GPEN Sweep finds majority of websites and mobile apps use deceptive design to influence privacy choices

July 2024

A global privacy sweep that examined more than 1,000 websites and mobile applications (apps) has found that nearly all of them employed one or more deceptive design patterns that made it difficult for users to make privacy-protective decisions.

Deceptive design patterns use features that steer users towards options that may result in the collection of more of their personal data. These patterns may also force users to take multiple steps to find a privacy policy, log out, or delete their account, or present them with repetitive prompts aimed at frustrating them and ultimately pushing them to give up more of their personal data than they would like.

This year’s annual Global Privacy Enforcement Network (GPEN) Sweep took place between January 29 and February 2, 2024. It involved participants, or “sweepers,” from 26 privacy enforcement authorities, from around the world.

The IDPC has participated in this exercise and evaluated websites of banks operating in Malta.
Those involved in the privacy sweep replicated the user experience by engaging with websites and apps to assess the ease with which they could make privacy choices, obtain privacy information, and log out of or delete an account.

Sweepers evaluated the sites and apps based on five indicators identified by the Organisation for Economic Co-operation and Development (OECD), as being characteristic of deceptive design patterns.

For each indicator, the GPEN report found:

  • Complex and confusing language: More than 89% of privacy policies were found to be long or use complex language suited for those with a university education.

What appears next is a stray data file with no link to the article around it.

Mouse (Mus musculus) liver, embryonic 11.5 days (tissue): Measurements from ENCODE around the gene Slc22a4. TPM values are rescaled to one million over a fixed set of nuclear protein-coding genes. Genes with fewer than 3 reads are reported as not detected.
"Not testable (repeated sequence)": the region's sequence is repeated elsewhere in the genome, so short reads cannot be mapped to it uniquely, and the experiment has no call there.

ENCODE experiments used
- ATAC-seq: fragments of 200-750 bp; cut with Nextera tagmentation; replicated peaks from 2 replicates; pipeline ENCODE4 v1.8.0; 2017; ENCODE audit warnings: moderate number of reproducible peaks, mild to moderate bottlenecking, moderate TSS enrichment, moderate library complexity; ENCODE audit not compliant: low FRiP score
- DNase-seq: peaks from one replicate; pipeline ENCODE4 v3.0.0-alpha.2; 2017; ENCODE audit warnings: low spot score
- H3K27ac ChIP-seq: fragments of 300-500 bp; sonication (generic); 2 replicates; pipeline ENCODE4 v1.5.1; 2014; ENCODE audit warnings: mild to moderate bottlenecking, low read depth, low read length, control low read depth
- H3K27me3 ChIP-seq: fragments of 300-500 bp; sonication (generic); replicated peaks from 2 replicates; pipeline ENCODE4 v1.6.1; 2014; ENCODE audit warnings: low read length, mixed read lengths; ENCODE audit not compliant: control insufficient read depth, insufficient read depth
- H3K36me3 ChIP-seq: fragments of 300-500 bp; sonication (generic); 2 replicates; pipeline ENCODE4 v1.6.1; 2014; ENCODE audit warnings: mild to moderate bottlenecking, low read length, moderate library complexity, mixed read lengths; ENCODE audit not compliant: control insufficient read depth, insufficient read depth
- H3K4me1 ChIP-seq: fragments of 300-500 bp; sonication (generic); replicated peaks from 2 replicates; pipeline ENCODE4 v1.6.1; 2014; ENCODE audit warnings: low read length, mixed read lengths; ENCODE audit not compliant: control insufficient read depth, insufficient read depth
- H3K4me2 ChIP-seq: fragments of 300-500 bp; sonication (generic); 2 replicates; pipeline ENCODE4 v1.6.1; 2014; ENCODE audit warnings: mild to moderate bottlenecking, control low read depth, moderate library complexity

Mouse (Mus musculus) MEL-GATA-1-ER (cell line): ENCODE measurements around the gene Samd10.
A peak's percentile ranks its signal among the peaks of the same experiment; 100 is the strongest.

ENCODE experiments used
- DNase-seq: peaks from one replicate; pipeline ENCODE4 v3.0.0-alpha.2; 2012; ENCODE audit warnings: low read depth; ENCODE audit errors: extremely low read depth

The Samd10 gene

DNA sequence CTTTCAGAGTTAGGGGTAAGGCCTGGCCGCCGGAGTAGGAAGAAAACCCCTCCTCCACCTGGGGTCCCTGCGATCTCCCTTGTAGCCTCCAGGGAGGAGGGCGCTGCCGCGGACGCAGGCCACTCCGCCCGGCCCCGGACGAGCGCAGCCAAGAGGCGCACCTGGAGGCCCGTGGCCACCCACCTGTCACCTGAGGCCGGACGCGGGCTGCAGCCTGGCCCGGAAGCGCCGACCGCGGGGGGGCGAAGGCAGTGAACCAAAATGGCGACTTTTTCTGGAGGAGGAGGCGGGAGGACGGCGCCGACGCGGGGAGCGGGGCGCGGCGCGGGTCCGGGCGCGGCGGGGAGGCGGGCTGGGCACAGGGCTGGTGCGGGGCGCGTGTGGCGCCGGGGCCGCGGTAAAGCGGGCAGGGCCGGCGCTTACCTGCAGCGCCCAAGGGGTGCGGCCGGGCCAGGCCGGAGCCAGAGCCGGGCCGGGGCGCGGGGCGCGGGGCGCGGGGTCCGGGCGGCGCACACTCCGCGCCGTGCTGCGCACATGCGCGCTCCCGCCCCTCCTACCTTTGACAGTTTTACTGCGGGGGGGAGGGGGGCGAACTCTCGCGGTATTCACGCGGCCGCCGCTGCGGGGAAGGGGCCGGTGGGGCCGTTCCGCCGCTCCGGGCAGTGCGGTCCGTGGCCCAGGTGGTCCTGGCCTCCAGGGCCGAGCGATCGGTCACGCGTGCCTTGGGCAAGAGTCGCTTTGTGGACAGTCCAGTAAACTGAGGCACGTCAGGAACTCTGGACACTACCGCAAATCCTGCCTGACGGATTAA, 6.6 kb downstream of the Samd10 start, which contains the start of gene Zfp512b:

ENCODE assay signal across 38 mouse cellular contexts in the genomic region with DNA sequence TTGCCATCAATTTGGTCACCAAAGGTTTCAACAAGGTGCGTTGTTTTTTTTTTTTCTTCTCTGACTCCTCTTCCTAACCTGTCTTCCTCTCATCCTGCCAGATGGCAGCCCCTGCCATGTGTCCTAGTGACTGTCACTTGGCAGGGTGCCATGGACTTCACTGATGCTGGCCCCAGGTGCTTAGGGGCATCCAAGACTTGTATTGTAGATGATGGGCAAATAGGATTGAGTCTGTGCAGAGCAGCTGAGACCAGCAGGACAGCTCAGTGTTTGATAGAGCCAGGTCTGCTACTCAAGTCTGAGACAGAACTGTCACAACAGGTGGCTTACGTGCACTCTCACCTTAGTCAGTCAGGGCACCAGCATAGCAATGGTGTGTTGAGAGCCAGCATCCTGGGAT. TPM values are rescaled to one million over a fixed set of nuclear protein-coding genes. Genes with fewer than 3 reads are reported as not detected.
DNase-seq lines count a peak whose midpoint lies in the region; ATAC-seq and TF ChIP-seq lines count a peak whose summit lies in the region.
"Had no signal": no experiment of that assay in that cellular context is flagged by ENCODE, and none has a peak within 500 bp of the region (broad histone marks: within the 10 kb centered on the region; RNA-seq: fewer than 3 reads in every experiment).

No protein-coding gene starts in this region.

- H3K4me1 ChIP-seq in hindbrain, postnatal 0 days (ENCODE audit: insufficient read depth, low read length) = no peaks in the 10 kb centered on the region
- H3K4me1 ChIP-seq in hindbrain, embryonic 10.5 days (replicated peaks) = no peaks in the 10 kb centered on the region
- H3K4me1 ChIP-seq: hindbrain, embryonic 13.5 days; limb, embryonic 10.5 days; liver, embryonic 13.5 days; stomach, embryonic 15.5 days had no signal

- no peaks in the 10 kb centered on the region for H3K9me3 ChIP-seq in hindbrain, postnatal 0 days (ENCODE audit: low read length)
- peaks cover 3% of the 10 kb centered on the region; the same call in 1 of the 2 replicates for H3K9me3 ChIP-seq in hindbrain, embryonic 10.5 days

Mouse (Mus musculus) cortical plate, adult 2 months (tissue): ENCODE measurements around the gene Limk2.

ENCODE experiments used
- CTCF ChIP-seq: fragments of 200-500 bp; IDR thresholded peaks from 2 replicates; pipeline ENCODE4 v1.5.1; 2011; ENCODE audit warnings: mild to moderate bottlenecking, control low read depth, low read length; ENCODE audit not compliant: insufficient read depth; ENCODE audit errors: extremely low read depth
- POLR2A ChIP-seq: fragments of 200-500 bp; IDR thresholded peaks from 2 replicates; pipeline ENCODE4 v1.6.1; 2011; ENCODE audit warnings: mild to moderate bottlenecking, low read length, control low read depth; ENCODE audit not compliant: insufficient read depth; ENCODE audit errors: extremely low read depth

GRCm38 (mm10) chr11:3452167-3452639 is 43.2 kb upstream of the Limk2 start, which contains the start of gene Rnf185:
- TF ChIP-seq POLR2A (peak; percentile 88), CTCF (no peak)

• Interface interference: When asking users to make privacy choices, 42% of websites and apps swept used emotionally charged language to influence user decisions, while 56% made the least privacy protective option the most obvious and easiest for users to select.
  • Nagging: 35% of websites and apps repeatedly asked users to reconsider their intention to delete their account.
  • Obstruction: In nearly 40% of cases, sweepers faced obstacles in making privacy choices or accessing privacy information, such as trying to find privacy settings or delete their account.
  • Forced action: 9% of websites and apps forced users to disclose more personal information when trying to delete their account than they had to provide when they opened it.


What is next?

GPEN, together with the IDPC, encourage organisations to design their platforms, including associated privacy communications and choices, in a manner that support users in making informed privacy choices that reflect their preferences. Organisations are encouraged to offer users online experiences that are free from influence, manipulation, and coercion, and to adopt these best practices:

  • to apply default settings that best protect the right to the protection of personal data;
  • to adopt neutral language and design to present privacy choices in a fair and transparent manner;
  • to apply fewer clicks to find privacy information, log out or delete an account; and
  • to provide ‘just-in-time’ contextually relevant consent options.


Link to the GPEN press release:

Link to the GPEN report:




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